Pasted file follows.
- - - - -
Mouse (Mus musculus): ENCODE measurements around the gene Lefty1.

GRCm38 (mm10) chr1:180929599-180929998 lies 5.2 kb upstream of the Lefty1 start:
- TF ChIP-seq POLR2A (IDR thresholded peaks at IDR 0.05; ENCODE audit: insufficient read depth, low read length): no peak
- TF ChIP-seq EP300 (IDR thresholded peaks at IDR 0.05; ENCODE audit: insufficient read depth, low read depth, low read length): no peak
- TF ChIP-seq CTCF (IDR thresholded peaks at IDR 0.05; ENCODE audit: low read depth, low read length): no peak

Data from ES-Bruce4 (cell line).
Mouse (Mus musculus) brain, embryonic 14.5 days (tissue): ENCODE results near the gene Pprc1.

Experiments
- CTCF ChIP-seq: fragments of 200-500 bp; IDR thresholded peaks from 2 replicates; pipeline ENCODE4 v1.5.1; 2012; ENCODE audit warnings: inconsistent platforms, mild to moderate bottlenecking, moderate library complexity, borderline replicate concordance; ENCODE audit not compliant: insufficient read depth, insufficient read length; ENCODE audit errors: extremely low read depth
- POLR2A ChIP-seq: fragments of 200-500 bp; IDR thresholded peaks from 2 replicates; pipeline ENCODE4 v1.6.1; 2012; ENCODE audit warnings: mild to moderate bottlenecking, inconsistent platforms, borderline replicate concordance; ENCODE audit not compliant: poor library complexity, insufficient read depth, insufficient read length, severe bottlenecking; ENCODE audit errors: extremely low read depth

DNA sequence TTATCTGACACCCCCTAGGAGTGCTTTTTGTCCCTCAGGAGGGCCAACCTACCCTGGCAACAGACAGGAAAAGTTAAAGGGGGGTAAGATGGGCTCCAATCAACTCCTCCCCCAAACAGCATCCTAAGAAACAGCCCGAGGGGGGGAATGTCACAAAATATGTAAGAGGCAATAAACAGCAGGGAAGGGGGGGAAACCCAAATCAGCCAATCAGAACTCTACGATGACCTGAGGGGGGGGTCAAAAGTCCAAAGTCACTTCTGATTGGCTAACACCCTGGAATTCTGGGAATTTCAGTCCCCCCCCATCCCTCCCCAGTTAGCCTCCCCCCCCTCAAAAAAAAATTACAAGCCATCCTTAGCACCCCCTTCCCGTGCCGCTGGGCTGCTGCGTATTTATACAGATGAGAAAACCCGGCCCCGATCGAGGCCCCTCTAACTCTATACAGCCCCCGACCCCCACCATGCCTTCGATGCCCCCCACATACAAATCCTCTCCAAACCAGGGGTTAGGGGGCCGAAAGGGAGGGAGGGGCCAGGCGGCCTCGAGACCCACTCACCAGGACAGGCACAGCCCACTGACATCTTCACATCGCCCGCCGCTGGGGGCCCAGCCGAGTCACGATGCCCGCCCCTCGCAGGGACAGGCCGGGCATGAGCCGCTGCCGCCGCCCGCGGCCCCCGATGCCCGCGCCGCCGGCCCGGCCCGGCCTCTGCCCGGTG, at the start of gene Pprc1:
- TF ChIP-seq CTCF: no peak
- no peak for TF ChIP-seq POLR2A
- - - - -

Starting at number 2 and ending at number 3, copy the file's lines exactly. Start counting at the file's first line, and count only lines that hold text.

GRCm38 (mm10) chr1:180929599-180929998 lies 5.2 kb upstream of the Lefty1 start:
- TF ChIP-seq POLR2A (IDR thresholded peaks at IDR 0.05; ENCODE audit: insufficient read depth, low read length): no peak